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US studying 2,786 megahertz of spectrum to fuel “next-generation” services

Photo of a telecommunications tower combined with an illustration of radio signals.

Getty Images | Jaiz Anuar

The Biden administration is studying 2,786 megahertz of spectrum that could be reallocated for purposes including wireless broadband networks, satellites, and drones, the White House said today. Some of the spectrum bands were already being investigated by federal agencies, though inclusion in the updated national strategy may speed up those processes.

“These spectrum bands are a mix of Federal and shared Federal/non-Federal bands—with an emphasis on mid-band frequencies,” the new National Spectrum Strategy says. The bands “will be studied for a variety of uses, including terrestrial wireless broadband, innovative space services, and unmanned aviation and other autonomous vehicle operations.”

The plan details “five spectrum bands meriting in-depth study in the near term,” saying they could be useful for “expanded governmental and non-governmental use for an array of advanced, next-generation applications and services.”

The biggest chunk is from 7.125–8.4 GHz and could be used for wireless broadband. But some parts of this band will likely be off-limits to prevent interference with existing users, the spectrum strategy report said:

This 1,275 megahertz of spectrum will be studied for wireless broadband use (on a licensed and/or unlicensed basis), though some sub-bands eventually may be studied for other uses. There are, however, a variety of mission-critical Federal operations in this band (including Fixed, Fixed Satellite, Mobile, Mobile Satellite, Space Research, Earth Exploration Satellite, and Meteorological Satellite services) that will make it challenging to repurpose portions of the band while protecting incumbent users from harmful interference.

Four more spectrum bands

Another spectrum band consists of 350 megahertz from 3.1–3.45 GHz, which the Department of Defense has already studied for possible sharing with the private sector.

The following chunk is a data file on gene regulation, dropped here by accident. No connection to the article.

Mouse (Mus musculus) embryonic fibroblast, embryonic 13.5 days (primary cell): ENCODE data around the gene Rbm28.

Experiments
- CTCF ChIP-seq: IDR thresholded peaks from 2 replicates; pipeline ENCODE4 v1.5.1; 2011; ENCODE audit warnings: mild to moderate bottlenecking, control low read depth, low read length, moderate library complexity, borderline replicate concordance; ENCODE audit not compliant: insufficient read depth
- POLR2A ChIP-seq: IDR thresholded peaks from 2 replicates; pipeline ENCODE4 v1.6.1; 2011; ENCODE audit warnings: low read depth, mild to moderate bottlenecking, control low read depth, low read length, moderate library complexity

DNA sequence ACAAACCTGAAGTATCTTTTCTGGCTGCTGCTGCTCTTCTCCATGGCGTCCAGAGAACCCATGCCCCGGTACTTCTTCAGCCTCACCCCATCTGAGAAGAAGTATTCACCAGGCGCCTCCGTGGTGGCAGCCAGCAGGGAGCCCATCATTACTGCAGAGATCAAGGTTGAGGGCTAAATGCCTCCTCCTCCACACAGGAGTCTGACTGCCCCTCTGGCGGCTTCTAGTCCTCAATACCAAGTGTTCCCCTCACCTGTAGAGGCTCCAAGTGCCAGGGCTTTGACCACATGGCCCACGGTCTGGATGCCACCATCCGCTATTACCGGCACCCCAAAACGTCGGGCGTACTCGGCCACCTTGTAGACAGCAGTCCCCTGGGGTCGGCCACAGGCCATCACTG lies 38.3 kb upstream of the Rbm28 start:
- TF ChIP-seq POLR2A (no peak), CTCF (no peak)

“DoD determined that sharing is feasible if certain advanced interference-mitigation features and a coordination framework to facilitate spectrum sharing are put in place,” the new report said. The Departments of Commerce and Defense will work on follow-up studies that “explore dynamic spectrum sharing and other opportunities for private-sector access in the band, while ensuring DoD and other Federal mission capabilities are preserved, with any necessary changes.”

One smaller band being studied is 5.03–5.091 GHz. In January 2023, the Federal Communications Commission sought public comment on rules to let unmanned aircraft systems (UAS) use the band.

“The FCC, in coordination with NTIA (National Telecommunications and Information Administration) and the Federal Aviation Administration, is expected to take near-term action to facilitate limited deployment of UAS in this band,” the White House report said. “Thereafter, this 61 megahertz of spectrum will be studied so that the FCC can optimize UAS spectrum access across the band while avoiding harmful interference to other protected in-band and adjacent-band operations.”

The National Spectrum Strategy also includes 500 megahertz in the 18.1–18.6 GHz range and 600 megahertz in the 37.0–37.6 GHz range. The 18 GHz band is already authorized for fixed satellite service downlink operations, but could gain an additional authorization for space-to-space transmissions.

The 37 GHz band “will be further studied to implement a co-equal, shared-use framework allowing Federal and non-Federal users to deploy operations in the band,” the report said.

US hopes to prevent spectrum battles

More generally, the plan calls for collaborating with industry over the next 12 to 18 months “to advance research, create investment incentives, and set forth measurable goals for advancing the state of technology for spectrum access, with an emphasis on dynamic forms of spectrum sharing for all users.”

Repurposing spectrum can lead to public battles over potential interference, including a recent high-profile fight over 5G deployment between airlines and wireless carriers. Such battles often involve competing studies that present wildly different conclusions. The White House plan calls for formalizing standards of analysis to prevent disputes over whether one use of spectrum will interfere with another use.

Spectrum management should rely “upon unbiased technical, scientific, mission, and economic analyses,” the spectrum strategy said. “To provide greater visibility into, and acceptance of, key studies, and to reduce contention and disputes of findings, the US Government will formalize its best practices for conducting these analyses in support of spectrum management decisions. Studies should be peer-reviewed, and the underlying findings should be published to the greatest degree possible.”

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